Watchdog Finds No Wrongdoing in Kodak Deal

Watchdog Finds No Wrongdoing in Kodak Deal

Sen. Elizabeth Warren had called for an investigation into the now-halted $765 million loan for the one-time photo giant to produce drug ingredients in the Covid-19 fight

A government watchdog agency found no wrongdoing in the process that created a now-halted U.S. loan to Eastman Kodak Co. to produce drug ingredients for the Covid-19 response, according to a copy of the assessment reviewed by The Wall Street Journal.

The inspector general of the agency that brokered the deal, the U.S. International Development Finance Corp., provided his assessment last week to Sen. Elizabeth Warren (D., Mass.), who had called for the investigation after the one-time photo giant landed a potential $765 million government loan in July.

In his response, the DFC’s inspector general, Anthony Zakel, said he found no evidence that employees of the agency had any conflicts of interest in the plans, nor did he find “any evidence of misconduct on the part of DFC officials.”

The review follows a high-profile period for the DFC, which President Trump empowered to support the Covid-19 response under the Defense Production Act.

Revamped during the Trump administration, the agency usually focuses on funding projects in the developing world and is run by Adam Boehler, a health-care professional who was formerly a roommate of the president’s son-in-law, Jared Kushner.

The Kodak plan came together quickly — in “Trump time,” as White House adviser Peter Navarro, who spearheaded the deal, has said.

Under the plan, Kodak would produce ingredients for some generic drugs, including the antimalarial drug hydroxychloroquine, which Mr. Trump has promoted as a treatment for the coronavirus. Researchers have said the drug has no benefit as an early outpatient treatment.

But the loan plan quickly unraveled. The Securities and Exchange Commission began an investigation into how Kodak disclosed the loan. Democrat-led congressional committees announced probes and the DFC put the loan on indefinite hold.

Under government pressure, Kodak had rushed out the announcement before the loan was finalized, the Journal earlier reported. The company bungled its release to local media, sending Kodak’s stock on a roller coaster. Senior administration officials have denied the DFC pressured Kodak to announce the deal.

In his assessment, the DFC inspector general said his office is planning future audits of the agency’s projects under the Defense Production Act, including how the agency announces “market-sensitive” transactions involving publicly traded companies.

When the plan was announced, Kodak still had many steps to complete in its loan process with the DFC, including whether the plan met the agency’s minimum-eligibility requirements, the inspector general said in his review.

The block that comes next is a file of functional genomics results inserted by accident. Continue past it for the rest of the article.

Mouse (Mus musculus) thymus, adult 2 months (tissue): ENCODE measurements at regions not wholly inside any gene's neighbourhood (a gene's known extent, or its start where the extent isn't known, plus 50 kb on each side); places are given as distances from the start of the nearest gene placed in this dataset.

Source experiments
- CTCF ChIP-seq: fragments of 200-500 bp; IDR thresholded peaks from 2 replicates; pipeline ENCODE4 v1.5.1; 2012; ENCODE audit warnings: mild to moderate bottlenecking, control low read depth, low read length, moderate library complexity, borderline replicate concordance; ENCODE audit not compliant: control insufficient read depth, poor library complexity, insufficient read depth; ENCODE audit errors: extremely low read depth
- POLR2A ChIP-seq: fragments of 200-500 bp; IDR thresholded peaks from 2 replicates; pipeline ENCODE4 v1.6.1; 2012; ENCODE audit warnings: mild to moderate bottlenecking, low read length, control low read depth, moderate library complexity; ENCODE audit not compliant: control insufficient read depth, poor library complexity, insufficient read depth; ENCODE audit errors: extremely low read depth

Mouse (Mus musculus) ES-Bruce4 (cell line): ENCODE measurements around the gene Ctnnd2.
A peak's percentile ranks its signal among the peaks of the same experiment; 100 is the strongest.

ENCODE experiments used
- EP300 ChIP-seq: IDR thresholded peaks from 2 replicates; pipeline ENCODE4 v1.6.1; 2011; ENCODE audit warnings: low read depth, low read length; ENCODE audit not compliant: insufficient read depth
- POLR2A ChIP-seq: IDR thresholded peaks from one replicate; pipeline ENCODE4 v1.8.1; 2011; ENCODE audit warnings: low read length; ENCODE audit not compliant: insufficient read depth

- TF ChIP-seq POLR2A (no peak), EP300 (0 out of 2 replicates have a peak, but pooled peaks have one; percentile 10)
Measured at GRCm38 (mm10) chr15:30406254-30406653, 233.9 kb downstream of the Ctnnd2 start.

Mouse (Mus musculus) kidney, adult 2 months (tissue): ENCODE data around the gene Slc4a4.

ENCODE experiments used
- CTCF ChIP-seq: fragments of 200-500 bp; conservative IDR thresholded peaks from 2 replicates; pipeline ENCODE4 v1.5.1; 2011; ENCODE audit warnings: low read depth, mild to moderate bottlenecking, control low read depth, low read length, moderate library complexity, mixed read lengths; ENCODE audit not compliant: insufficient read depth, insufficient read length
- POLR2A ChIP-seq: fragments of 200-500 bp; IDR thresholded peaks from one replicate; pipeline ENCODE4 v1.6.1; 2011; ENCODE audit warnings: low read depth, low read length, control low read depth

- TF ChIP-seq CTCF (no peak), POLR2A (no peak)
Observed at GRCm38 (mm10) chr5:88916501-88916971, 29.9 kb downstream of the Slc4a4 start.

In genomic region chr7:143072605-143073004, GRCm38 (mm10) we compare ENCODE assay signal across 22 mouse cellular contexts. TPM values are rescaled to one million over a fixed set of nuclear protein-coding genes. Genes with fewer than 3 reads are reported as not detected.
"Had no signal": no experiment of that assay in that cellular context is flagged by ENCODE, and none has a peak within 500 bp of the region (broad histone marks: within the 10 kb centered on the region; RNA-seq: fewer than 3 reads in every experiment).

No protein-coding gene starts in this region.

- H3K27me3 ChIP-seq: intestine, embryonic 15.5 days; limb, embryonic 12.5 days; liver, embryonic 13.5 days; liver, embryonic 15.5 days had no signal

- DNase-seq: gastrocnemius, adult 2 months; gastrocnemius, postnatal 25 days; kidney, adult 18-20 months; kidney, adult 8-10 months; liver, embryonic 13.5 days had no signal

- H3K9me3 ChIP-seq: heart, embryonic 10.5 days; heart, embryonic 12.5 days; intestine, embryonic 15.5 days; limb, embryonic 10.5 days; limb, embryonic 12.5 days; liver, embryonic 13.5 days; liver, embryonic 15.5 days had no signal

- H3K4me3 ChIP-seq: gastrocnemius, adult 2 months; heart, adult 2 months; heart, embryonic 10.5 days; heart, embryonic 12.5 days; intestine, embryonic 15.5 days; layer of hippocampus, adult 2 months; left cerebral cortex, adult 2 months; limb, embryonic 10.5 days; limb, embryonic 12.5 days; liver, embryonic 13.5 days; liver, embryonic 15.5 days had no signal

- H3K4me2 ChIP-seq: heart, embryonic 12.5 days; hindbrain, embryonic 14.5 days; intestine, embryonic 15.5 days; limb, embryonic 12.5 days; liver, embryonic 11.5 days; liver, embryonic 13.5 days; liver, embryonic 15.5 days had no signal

He found it reasonable for the DFC to consider Kodak for the loan, noting other companies’ recent pivots to Covid-19 supply-chain manufacturing and Kodak’s experience providing materials to the pharmaceutical industry.

“The record is abundantly clear and the independent IG review confirms that DFC followed its standard process, under its standard timeline, driven by career finance professionals,” a DFC spokesman said.

A representative for Kodak declined to comment.

An aide for Sen. Warren said the inspector general’s assessment didn’t review whether there were contacts between the White House and other political appointees about the deal.

The aide said the review also didn’t determine whether the DFC’s process was adequate to prevent waste or abuse of taxpayer funds.

“We focused our review on issues within DFC [office of the inspector general’s] purview and authority,” Mr. Zakel said. “We did not review conduct by Kodak or non-DFC personnel.“

Kodak conducted its own investigation. That review found the company didn’t break any laws in connection with the disclosure of the loan.

Kodak’s review did find several governance issues at play, however. One issue was a gift of Kodak stock made by Kodak board member George Karfunkel on the same day the stock’s price peaked, after the government’s announcement.

Mr. Karfunkel donated the stock, worth $116 million, to a religious charity he started.

Kodak has admitted to other issues since then.

Last month, the company said five former executives were able to collect millions of dollars by selling stock options they didn’t own due to weak internal controls that failed to prevent unauthorized issuance of the company’s stock.

Kodak has said it would try to recover about $3.9 million from the ex-employees for the fair value of the shares at the time of the sale and about $3 million from the withholding of taxes on behalf of the ex-employees.

At a Journal conference in October, Kodak’s Chief Executive Jim Continenza defended his company’s handling of the loan plans and said that Kodak would move ahead in making drug ingredients regardless of whether it receives government assistance.

Meanwhile, the DFC has announced a new loan in its coronavirus response.

Last month, the agency said it approved a $590 million loan to ApiJect Systems Corp. to produce prefilled injectors for vaccines.

The Food and Drug Administration hasn’t approved the devices for distribution though the company has been in discussions with the FDA, according to an ApiJect spokesman.

The FDA didn’t respond to a request for comment.



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